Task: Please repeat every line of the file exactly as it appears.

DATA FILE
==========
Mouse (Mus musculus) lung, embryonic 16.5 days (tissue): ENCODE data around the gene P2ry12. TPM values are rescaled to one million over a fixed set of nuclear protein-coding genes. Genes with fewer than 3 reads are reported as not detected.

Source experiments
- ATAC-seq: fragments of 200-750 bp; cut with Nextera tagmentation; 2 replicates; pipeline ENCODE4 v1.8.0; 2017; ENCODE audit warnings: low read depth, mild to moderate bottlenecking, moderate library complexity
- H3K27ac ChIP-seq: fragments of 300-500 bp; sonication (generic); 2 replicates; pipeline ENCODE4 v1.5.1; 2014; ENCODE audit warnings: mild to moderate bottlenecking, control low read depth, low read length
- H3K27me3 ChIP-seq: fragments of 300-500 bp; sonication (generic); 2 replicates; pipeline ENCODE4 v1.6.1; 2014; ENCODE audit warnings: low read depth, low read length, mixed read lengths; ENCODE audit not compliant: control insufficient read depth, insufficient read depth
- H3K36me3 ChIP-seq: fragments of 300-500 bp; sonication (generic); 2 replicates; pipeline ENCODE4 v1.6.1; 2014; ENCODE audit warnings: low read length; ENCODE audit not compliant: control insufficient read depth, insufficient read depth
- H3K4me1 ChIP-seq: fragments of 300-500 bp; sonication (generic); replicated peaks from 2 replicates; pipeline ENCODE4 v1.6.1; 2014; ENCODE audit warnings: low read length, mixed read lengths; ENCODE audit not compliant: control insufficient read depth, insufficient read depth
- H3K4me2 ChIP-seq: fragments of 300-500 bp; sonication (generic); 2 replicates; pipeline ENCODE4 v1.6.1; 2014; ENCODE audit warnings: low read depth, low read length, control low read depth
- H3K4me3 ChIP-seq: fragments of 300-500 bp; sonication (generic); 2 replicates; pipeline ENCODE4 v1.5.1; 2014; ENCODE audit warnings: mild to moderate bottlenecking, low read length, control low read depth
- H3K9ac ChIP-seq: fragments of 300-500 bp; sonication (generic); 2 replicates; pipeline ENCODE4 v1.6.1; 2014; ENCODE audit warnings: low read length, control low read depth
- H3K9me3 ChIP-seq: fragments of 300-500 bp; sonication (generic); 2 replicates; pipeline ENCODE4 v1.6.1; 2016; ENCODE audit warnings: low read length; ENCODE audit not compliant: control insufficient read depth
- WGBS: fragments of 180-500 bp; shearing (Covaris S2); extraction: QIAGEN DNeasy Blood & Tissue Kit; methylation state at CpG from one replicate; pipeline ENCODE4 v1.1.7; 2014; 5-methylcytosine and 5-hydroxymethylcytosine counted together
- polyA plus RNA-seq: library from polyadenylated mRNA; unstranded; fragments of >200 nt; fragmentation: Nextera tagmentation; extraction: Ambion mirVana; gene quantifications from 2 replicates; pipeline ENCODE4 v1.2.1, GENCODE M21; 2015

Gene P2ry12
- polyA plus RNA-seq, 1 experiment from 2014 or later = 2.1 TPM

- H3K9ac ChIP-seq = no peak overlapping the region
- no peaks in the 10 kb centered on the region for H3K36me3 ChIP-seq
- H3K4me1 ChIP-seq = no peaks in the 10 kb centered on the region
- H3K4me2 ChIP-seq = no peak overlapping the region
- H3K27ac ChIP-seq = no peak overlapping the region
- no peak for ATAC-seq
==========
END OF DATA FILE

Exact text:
Mouse (Mus musculus) lung, embryonic 16.5 days (tissue): ENCODE data around the gene P2ry12. TPM values are rescaled to one million over a fixed set of nuclear protein-coding genes. Genes with fewer than 3 reads are reported as not detected.

Source experiments
- ATAC-seq: fragments of 200-750 bp; cut with Nextera tagmentation; 2 replicates; pipeline ENCODE4 v1.8.0; 2017; ENCODE audit warnings: low read depth, mild to moderate bottlenecking, moderate library complexity
- H3K27ac ChIP-seq: fragments of 300-500 bp; sonication (generic); 2 replicates; pipeline ENCODE4 v1.5.1; 2014; ENCODE audit warnings: mild to moderate bottlenecking, control low read depth, low read length
- H3K27me3 ChIP-seq: fragments of 300-500 bp; sonication (generic); 2 replicates; pipeline ENCODE4 v1.6.1; 2014; ENCODE audit warnings: low read depth, low read length, mixed read lengths; ENCODE audit not compliant: control insufficient read depth, insufficient read depth
- H3K36me3 ChIP-seq: fragments of 300-500 bp; sonication (generic); 2 replicates; pipeline ENCODE4 v1.6.1; 2014; ENCODE audit warnings: low read length; ENCODE audit not compliant: control insufficient read depth, insufficient read depth
- H3K4me1 ChIP-seq: fragments of 300-500 bp; sonication (generic); replicated peaks from 2 replicates; pipeline ENCODE4 v1.6.1; 2014; ENCODE audit warnings: low read length, mixed read lengths; ENCODE audit not compliant: control insufficient read depth, insufficient read depth
- H3K4me2 ChIP-seq: fragments of 300-500 bp; sonication (generic); 2 replicates; pipeline ENCODE4 v1.6.1; 2014; ENCODE audit warnings: low read depth, low read length, control low read depth
- H3K4me3 ChIP-seq: fragments of 300-500 bp; sonication (generic); 2 replicates; pipeline ENCODE4 v1.5.1; 2014; ENCODE audit warnings: mild to moderate bottlenecking, low read length, control low read depth
- H3K9ac ChIP-seq: fragments of 300-500 bp; sonication (generic); 2 replicates; pipeline ENCODE4 v1.6.1; 2014; ENCODE audit warnings: low read length, control low read depth
- H3K9me3 ChIP-seq: fragments of 300-500 bp; sonication (generic); 2 replicates; pipeline ENCODE4 v1.6.1; 2016; ENCODE audit warnings: low read length; ENCODE audit not compliant: control insufficient read depth
- WGBS: fragments of 180-500 bp; shearing (Covaris S2); extraction: QIAGEN DNeasy Blood & Tissue Kit; methylation state at CpG from one replicate; pipeline ENCODE4 v1.1.7; 2014; 5-methylcytosine and 5-hydroxymethylcytosine counted together
- polyA plus RNA-seq: library from polyadenylated mRNA; unstranded; fragments of >200 nt; fragmentation: Nextera tagmentation; extraction: Ambion mirVana; gene quantifications from 2 replicates; pipeline ENCODE4 v1.2.1, GENCODE M21; 2015

Gene P2ry12
- polyA plus RNA-seq, 1 experiment from 2014 or later = 2.1 TPM

- H3K9ac ChIP-seq = no peak overlapping the region
- no peaks in the 10 kb centered on the region for H3K36me3 ChIP-seq
- H3K4me1 ChIP-seq = no peaks in the 10 kb centered on the region
- H3K4me2 ChIP-seq = no peak overlapping the region
- H3K27ac ChIP-seq = no peak overlapping the region
- no peak for ATAC-seq